BLITZER: But you align yourself, more or less, with a lot of the views of the Wolfowitzs, the Rumsfelds.

SAFIRE: Oh, sure. Right. Yes. No doubt about it.

BLITZER: So you don't walk away from that?

SAFIRE: Quite the contrary. I was walking ahead of it 10 years ago.

BLITZER: A lot of our viewers and your readers and millions of people disappointed you're giving up that column. You made a conscientious decision. But you've got a second career you're about to begin. SAFIRE: Right. I think after 30 years or so, you ought to change your career and try something new. And I've been active with the Dana Foundation for brain science research for about 10 years. And now they've made me chairman. I told "The Times" a couple of years ago, this is going to be my last campaign. And the brain scientists all tell you, you -- you've got to keep those synapses snapping. And the way to do it is to change things and try something new.

And so that's what I'm going to do. And that's what I will urge everybody else to do -- to get into the -- the world that you don't know too much about yet.

BLITZER: Is there one quick little piece of recommendation you want to give young columnists just starting out right now?

SAFIRE: Number one, never retire. That's -- that's when you're starting out, think, where am I going to go next?

And if you're starting out, always kick them when they're up, not when they're down. And go against the grain whenever you can. Be a contrarian and don't worry about what -- what you say in terms of stepping on people's corns. Politicians are in this -- you saw Ted Kennedy take a strong view against what the public policy and the public opinion is. And good for him. And so I'll take a pop at him if I write in a column.

BLITZER: All right. We're -- we're going to still see you in Washington. We hope you'll be a frequent guest on our program, even though you're not writing that column anymore. We're going to miss the column, though.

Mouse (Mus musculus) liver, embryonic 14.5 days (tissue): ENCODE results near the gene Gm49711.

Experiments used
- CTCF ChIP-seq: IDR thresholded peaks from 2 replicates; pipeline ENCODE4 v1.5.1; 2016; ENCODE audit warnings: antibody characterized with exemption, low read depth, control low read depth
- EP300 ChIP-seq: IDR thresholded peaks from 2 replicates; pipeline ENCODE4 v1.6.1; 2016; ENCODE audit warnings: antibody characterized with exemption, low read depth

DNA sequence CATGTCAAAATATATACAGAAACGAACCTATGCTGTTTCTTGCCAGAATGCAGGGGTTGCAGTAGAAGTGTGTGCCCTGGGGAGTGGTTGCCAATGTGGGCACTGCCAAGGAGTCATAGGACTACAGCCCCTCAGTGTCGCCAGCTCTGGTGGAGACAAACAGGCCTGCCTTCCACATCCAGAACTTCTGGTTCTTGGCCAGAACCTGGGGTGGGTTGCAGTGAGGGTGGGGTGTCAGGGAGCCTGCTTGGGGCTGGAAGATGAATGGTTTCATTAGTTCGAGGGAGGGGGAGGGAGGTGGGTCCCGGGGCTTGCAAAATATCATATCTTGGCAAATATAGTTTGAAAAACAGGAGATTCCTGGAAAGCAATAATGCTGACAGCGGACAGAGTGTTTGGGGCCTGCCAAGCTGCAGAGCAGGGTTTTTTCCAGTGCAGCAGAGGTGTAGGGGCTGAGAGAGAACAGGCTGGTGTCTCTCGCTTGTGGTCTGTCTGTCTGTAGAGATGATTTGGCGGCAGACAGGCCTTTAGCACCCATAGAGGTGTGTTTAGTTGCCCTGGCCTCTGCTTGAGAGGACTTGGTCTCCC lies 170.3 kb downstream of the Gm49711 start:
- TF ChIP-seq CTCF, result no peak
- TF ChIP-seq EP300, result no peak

SAFIRE: I'll still read "The Times".

BLITZER: I'll still read it, too.

Thanks very much, William Safire, retiring at least from one part of his life, the op-ed page of "The New York Times."

Thanks very much.

SAFIRE: Thank you.


MALVEAUX: Miss the columnist, as well.

I want to bring in David Gergen and Ben Stein on this. You both worked with William Safire.

Ben, you were good friends with him. Tell us about him.

STEIN: He was a wonderful man. I really can hardly talk about him without crying. He was a pallbearer at both of my parents' funerals. He was incredibly kind to both of my parents. His wife, Helene, God bless her soul, was my mother's best friend. He was just an incredibly wonderful human being -- kindly, supportive, loyal. He stood up for Richard Nixon in the worst moments. He stood up for what he believed in in the worst moments. This was a man of unshakable courage, brilliance, phenomenal literacy, phenomenal ability to write the English language. We will not see his like again. He was really one-of-a-kind -- a great, great man and a great, great friend.